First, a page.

Home Information Cases Redbus LMDS Ltd v Jeffrey Green & Russell (2006)

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Redbus LMDS Ltd v Jeffrey Green & Russell (2006)


Where the costs of litigation were sought to be recovered as damages in a negligence action, the appropriate method of assessment was the amount that would be awarded on assessment by a costs judge on the standard basis.


The claimant (R) brought a claim in negligence against the defendant solicitors (J). R had two groups of shareholders and directors. The first group provided the finance to develop a machine to detonate land mines; the second group included the inventor of the machine. R's articles were designed to create deadlock in the company if the two groups fell out. The intellectual property rights in the machine were assigned to a company (X) set up by the inventor. In 1999, R and X entered into a licence agreement whereby X granted R a licence in relation to those rights. It was intended that the licence would be for a period of 10 years and that R would be entitled to create a sub-licence without X's consent. However, J, who were R's solicitors, negligently failed to spot errors in the drafting of the licence agreement that made it arguable that X had the right to terminate the licence on six months' notice and that R would not be able to create a sub-licence without X's consent. The two groups within R fell into disagreement in 2004 and R became deadlocked. In an attempt to resolve the deadlock, the first group of directors purported to grant a sub-licence to a wholly owned subsidiary of R's majority shareholder without obtaining X's consent. That led to the purported termination of the licence by X and to the commencement of three sets of proceedings (the machine recovery action, the licence action and the patent action) between R and X and the latter's directors. The actions were consolidated and R was largely, but not wholly, successful at trial. It succeeded on the two drafting issues. In relation to the licence and patent actions, the judge gave a discount for the costs that had been incurred in relation to issues on which R had lost and ordered X to pay 65 per cent of R's costs. However, X went into liquidation and the costs remained unpaid. R obtained a default costs certificate. In the instant action, it sought to recover all of the costs that it had incurred on a full solicitor and client basis in relation to the drafting issues. Such costs exceeded the amount referred to in the default costs certificate by some £93,000. Whilst J admitted negligence in relation to the drafting errors, it argued that (1) it had no liability to R, as the effective cause of R's loss was the fact that the first group of directors had granted the 2004 sub-licence to a connected company without the consent of the shareholders in general meeting in breach of the Companies Act 1985 s.320 ; (2) alternatively, if R was able to establish causation, it was only entitled to recover costs on the standard basis, so that the default costs certificate was good evidence of the costs recoverable.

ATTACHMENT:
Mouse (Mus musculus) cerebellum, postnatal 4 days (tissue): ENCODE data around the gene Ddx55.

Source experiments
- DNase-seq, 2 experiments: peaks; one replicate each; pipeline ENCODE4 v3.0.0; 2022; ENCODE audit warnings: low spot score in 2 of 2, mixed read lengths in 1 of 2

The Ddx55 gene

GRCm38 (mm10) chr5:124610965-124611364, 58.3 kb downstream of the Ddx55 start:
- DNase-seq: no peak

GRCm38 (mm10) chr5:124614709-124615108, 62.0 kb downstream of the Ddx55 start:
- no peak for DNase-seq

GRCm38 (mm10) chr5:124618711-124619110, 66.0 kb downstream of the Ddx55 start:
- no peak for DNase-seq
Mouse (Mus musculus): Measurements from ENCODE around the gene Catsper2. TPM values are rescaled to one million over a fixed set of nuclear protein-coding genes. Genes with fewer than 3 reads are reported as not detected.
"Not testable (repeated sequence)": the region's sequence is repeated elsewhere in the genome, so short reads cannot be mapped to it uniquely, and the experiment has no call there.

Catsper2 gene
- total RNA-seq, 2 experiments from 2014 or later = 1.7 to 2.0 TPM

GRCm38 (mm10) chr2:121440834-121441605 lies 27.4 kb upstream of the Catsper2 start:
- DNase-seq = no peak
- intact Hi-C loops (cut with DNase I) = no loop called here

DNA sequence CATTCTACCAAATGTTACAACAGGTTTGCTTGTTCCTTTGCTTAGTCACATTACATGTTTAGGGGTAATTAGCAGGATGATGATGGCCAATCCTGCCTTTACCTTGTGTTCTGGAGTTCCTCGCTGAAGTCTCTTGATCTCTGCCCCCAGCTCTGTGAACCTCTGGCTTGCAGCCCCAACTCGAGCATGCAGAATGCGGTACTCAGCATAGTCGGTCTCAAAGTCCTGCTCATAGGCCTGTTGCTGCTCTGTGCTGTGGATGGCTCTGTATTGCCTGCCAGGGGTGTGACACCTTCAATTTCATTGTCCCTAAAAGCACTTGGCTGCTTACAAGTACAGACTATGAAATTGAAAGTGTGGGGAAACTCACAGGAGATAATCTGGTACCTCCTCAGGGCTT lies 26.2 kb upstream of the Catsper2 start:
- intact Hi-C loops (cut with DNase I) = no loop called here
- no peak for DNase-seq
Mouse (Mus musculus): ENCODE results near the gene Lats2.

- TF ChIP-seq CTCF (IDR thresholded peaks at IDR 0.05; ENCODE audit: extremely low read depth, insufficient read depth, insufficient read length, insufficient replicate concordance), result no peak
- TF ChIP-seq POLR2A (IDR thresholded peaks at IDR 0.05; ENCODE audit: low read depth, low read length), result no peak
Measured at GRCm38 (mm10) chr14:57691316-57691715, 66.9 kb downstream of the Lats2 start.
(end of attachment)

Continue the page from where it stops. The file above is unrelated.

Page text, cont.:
(1) J's negligence had enabled X to take the drafting points in the trial. The points were taken and they had caused loss. It could not be said that the chain of causation had been broken by the granting of the sub-licence, whether or not that grant involved a breach of s.320. Accordingly, R's loss had been caused by J's breach of duty. (2) Judicial comity required the court to follow authorities that established that where the costs of litigation were sought to be recovered as damages, the appropriate method of assessment was the amount that would be awarded on assessment by a costs judge on the standard basis, British Racing Drivers Club Ltd v Hextall Erskine (1996) 3 All ER 667 , Yudt v Leonard Ross & Craig (A Firm) Independent, October 5, 1998 and Mahme Trust Reg v Lloyds TSB Bank Plc (2006) EWHC 1321 (Ch) followed. There were strong policy reasons to support that proposition. The steadily increasing amount of legal costs was a matter of real public concern. Further, it was extremely difficult for a third party not involved in the litigation to be able to challenge the costs. If the burden of establishing unreasonableness was thrown on the third party not involved in the litigation, he would face an almost impossible task in having to show that individual items were unreasonable. In the circumstances, the costs of the licence and patent actions for the purposes of the damages claim against J were to be assessed at the amount claimed in the default costs certificate. The percentage of those actions attributable to the issues on which R succeeded was 75 per cent. Similarly, the percentage of those issues attributable to the drafting issues was 75 per cent. Damages were awarded on that basis.

Judgment for claimant.

Chancery Division
John Behrens QC
Judgment date
21 November 2006

​LTL 24/11/2006 : (2007) PNLR 12